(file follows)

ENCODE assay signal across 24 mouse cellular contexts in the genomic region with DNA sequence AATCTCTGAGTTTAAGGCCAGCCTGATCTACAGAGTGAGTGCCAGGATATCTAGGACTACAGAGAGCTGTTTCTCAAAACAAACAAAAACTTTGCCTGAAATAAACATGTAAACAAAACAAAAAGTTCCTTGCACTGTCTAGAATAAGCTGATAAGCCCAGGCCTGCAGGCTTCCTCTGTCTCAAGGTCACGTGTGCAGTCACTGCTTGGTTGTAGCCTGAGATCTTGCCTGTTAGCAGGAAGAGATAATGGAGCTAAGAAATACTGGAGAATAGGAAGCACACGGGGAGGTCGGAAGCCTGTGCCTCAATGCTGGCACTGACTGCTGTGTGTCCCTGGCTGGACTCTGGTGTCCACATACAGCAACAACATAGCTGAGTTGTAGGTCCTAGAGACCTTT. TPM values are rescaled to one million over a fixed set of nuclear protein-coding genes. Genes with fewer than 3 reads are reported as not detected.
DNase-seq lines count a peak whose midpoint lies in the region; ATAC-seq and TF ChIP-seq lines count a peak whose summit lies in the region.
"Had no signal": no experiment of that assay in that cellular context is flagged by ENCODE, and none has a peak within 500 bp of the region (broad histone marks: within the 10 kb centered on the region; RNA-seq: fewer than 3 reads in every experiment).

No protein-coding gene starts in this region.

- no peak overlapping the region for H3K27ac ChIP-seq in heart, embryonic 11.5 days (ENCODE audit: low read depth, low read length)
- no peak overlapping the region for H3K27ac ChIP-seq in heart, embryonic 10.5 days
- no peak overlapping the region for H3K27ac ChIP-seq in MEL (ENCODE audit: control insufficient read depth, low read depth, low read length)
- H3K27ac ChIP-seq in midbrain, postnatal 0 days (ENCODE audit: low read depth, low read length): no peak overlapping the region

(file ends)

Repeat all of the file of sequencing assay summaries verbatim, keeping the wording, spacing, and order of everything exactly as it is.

ENCODE assay signal across 24 mouse cellular contexts in the genomic region with DNA sequence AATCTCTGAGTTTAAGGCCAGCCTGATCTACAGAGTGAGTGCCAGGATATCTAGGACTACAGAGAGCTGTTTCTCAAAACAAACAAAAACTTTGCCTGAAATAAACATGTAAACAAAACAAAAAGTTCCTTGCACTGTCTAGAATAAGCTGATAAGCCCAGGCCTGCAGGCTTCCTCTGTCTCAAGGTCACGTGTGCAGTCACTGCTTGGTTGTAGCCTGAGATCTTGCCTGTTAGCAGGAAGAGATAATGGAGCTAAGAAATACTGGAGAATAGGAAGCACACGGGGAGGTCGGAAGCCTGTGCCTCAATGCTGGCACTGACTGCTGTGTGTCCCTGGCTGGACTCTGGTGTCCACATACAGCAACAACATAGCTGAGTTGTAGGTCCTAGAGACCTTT. TPM values are rescaled to one million over a fixed set of nuclear protein-coding genes. Genes with fewer than 3 reads are reported as not detected.
DNase-seq lines count a peak whose midpoint lies in the region; ATAC-seq and TF ChIP-seq lines count a peak whose summit lies in the region.
"Had no signal": no experiment of that assay in that cellular context is flagged by ENCODE, and none has a peak within 500 bp of the region (broad histone marks: within the 10 kb centered on the region; RNA-seq: fewer than 3 reads in every experiment).

No protein-coding gene starts in this region.

- no peak overlapping the region for H3K27ac ChIP-seq in heart, embryonic 11.5 days (ENCODE audit: low read depth, low read length)
- no peak overlapping the region for H3K27ac ChIP-seq in heart, embryonic 10.5 days
- no peak overlapping the region for H3K27ac ChIP-seq in MEL (ENCODE audit: control insufficient read depth, low read depth, low read length)
- H3K27ac ChIP-seq in midbrain, postnatal 0 days (ENCODE audit: low read depth, low read length): no peak overlapping the region